Special damages are awarded in a contract lawsuit to cover losses due to a breach of contract. Generally, they must be requested prior to the beginning of the trial because they concern losses that weren't the direct result of the contract breach. Special damages don't just relate to losses incurred under the contract. They can also include things such as loss of business reputation and loss of profits.

Special Damages Versus General Damages

As part of a contract suit, general damages are contractual losses, including losses resulting from the withholding of money or the difference between contract prices and market rates.

In contrast, special damages, also sometimes called consequential damages, might not have been directly triggered by the contractual breach. A plaintiff can claim them in addition to general damages. They may include things like:

  • Loss of operating revenue due to a delay in construction
  • Harm to a company's business reputation
  • Loss of time

In a case involving loss of profit, for example, a dealer in precious stones may have expected to buy an item from a seller for $10,000 before selling it for $11,000. If the seller broke the contract and sold the item to another businessman, the dealer could sue for special damages. The special damages claim would be $1,000, which would cover the profit he expected to make from the item.

Claiming Special Damages in a Contract Suit

It can often be difficult to secure special damages in a contract suit because issues of causation and foreseeability must be investigated. Special damages aren't generally part of the majority of contract cases. As a result, a party can sometimes lose their right to claim these damages if they fail to state that they want to claim special damages prior to the trial.

Requirements for Securing Special Damages

In determining whether special damages should be awarded, a court will take the following issues into account:

  • Were the losses reasonably foreseeable when the contract was agreed?
  • Is there a causal connection between the losses and the contractual breach?
  • Are the losses calculable?

Some contracts relate to matters where losses are hard to quantify. These contracts often contain a condition requiring one of the parties to give up their right to sue for special damages. Certain jurisdictions also only allow special damages claims if the losses suffered were unavoidable.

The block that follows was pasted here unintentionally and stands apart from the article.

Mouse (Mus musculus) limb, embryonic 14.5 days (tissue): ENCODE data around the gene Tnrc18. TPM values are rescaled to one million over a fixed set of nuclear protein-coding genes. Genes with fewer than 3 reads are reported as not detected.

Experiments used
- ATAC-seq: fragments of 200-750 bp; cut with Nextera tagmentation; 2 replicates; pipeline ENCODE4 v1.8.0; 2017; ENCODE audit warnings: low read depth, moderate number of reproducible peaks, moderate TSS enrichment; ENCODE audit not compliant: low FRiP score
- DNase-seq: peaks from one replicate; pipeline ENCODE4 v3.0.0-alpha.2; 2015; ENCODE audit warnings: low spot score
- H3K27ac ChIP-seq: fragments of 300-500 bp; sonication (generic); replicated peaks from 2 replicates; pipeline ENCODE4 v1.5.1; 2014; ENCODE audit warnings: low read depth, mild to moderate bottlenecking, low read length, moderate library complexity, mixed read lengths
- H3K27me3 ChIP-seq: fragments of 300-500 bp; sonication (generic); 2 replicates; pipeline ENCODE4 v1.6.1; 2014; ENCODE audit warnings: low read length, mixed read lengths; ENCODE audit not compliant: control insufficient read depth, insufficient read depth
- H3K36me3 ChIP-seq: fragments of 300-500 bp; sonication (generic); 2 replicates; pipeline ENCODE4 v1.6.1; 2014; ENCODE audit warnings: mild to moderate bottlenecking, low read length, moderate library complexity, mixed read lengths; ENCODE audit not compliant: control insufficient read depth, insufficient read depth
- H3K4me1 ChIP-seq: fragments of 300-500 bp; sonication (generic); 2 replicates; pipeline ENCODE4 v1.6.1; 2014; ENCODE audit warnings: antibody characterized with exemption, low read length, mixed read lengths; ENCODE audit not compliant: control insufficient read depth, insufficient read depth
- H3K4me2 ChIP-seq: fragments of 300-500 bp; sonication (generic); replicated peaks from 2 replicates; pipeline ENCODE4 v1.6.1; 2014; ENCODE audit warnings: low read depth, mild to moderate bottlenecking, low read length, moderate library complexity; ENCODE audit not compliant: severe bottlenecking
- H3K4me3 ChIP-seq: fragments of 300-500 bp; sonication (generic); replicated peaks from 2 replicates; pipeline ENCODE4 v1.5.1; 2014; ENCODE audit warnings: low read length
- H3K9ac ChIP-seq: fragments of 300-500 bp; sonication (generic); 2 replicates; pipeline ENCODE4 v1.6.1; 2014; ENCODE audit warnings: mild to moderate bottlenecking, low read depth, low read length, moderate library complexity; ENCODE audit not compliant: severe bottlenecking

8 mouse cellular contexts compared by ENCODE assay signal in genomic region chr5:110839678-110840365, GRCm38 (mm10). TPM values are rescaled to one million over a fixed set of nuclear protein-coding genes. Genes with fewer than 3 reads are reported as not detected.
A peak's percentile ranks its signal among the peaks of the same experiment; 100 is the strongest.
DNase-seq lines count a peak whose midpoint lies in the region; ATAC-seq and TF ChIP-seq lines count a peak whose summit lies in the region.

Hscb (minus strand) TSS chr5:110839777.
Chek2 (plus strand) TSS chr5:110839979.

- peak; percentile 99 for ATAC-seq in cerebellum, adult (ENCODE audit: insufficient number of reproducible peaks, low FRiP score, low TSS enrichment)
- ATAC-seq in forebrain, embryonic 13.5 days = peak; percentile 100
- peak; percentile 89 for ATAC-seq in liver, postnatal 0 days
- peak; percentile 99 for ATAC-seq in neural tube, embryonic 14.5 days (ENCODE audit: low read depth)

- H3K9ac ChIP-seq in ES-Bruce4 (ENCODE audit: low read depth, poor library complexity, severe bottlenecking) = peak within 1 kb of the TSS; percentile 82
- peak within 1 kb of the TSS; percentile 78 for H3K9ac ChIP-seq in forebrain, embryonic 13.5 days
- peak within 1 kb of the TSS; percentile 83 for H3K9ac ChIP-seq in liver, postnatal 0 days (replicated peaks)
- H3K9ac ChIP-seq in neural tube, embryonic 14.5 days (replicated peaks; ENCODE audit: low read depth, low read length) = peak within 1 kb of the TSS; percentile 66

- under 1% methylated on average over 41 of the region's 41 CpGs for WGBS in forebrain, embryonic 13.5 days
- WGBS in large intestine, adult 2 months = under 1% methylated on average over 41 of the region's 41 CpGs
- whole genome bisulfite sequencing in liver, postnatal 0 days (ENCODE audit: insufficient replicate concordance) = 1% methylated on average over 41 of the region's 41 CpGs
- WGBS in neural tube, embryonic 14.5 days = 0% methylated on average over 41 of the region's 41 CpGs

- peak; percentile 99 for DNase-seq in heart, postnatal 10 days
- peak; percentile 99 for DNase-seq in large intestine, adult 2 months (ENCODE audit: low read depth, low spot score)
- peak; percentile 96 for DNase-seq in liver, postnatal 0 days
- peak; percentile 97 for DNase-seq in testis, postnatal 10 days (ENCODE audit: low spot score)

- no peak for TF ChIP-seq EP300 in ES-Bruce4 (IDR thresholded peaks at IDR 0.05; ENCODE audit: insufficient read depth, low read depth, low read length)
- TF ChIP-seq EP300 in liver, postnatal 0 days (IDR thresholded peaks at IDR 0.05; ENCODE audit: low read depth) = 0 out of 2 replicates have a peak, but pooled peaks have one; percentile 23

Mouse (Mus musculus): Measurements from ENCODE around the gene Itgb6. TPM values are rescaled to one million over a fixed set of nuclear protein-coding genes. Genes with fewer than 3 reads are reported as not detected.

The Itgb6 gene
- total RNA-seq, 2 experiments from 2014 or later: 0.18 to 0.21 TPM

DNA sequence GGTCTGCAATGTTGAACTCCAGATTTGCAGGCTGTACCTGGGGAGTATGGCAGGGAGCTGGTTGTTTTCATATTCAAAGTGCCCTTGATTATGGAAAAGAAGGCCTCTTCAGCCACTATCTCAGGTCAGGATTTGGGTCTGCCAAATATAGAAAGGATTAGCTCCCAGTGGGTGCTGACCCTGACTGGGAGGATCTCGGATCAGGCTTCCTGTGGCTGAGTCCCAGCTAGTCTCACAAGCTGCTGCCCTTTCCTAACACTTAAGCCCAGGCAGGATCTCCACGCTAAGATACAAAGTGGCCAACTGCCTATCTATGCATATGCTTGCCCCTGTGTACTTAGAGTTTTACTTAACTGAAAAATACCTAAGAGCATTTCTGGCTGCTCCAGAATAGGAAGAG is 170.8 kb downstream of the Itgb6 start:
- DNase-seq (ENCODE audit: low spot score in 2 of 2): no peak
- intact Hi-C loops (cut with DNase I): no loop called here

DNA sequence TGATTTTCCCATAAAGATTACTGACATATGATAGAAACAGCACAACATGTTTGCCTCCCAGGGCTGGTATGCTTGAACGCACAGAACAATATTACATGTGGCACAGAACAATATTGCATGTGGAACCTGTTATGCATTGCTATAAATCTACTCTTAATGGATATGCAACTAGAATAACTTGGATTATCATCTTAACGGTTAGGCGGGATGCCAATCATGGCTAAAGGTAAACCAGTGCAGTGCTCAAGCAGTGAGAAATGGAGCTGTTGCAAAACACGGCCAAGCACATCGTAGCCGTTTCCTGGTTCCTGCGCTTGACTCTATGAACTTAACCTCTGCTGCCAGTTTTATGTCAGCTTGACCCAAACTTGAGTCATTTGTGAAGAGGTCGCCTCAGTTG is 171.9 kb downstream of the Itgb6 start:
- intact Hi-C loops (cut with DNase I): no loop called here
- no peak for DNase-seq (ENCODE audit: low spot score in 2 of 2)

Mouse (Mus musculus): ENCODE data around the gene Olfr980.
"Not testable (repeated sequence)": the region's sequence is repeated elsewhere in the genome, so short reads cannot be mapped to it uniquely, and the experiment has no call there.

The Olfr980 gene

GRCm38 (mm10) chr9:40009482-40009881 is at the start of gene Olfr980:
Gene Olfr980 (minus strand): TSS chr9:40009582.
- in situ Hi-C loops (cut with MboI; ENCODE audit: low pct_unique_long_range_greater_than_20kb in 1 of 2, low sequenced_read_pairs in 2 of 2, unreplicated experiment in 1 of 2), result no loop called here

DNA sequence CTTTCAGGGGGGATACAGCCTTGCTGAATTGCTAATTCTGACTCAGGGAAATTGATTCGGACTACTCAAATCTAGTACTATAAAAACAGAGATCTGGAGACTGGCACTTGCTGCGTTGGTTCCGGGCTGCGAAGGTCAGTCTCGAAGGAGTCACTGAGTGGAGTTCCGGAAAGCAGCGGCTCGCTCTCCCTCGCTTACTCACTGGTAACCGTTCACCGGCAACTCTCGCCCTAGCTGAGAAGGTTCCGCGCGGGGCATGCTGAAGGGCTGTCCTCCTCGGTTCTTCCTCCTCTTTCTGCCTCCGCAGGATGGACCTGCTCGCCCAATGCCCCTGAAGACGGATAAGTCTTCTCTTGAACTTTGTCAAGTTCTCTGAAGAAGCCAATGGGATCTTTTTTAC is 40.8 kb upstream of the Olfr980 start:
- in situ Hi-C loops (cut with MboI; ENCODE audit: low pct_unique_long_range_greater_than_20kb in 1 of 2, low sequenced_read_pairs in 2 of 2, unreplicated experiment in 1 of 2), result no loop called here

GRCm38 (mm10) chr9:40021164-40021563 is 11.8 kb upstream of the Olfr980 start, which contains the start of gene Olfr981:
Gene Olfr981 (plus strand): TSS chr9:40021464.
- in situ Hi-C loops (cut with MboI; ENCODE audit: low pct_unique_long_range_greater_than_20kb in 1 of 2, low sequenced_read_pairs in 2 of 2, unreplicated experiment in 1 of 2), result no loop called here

Special Damages in Other Contexts

The legal term "special damages" has a different meaning in contract claims than it does in tort claims. In a tort claim, special damages refer to losses that can be calculated precisely, while general damages are losses that are hard to quantify. This is almost the exact opposite of how the terms are used in a lawsuit related to a breach of contract.

Things are made even more confusing by the fact that many contract claims also include tort issues. The decision to present an action as a tort or contract breach can impact the total damages that a plaintiff can secure.

Special Damages and General Damages in Tort Claims

In a tort claim, special damages and general damages are both part of the broader category of compensatory damages, which aim to reimburse the plaintiff for losses or damage. In this context, special damages and general damages may also be referred to as economic and non-economic damages, respectively.

Special damages are calculated at market value prices at the time of the loss. In a tort claim, attorneys may try to secure special damages to cover items, such as:

  • Medical expenses
  • Replacement or repair of damaged property
  • Loss of wages and ability to earn income
  • Loss of items that can't be replaced

In the context of a tort claim, the term "general damages" takes on another meaning. It concerns losses that are difficult to determine, such as:

  • Physical disfigurement
  • Loss of companionship
  • Lower quality of life
  • Mental distress

To help put a cost on these factors, the plaintiff may call on expert witnesses to offer testimony. General Damage costs can vary depending on the plaintiff. As a result, general damages awards in tort claims can be different even if the circumstances of the cases are similar.

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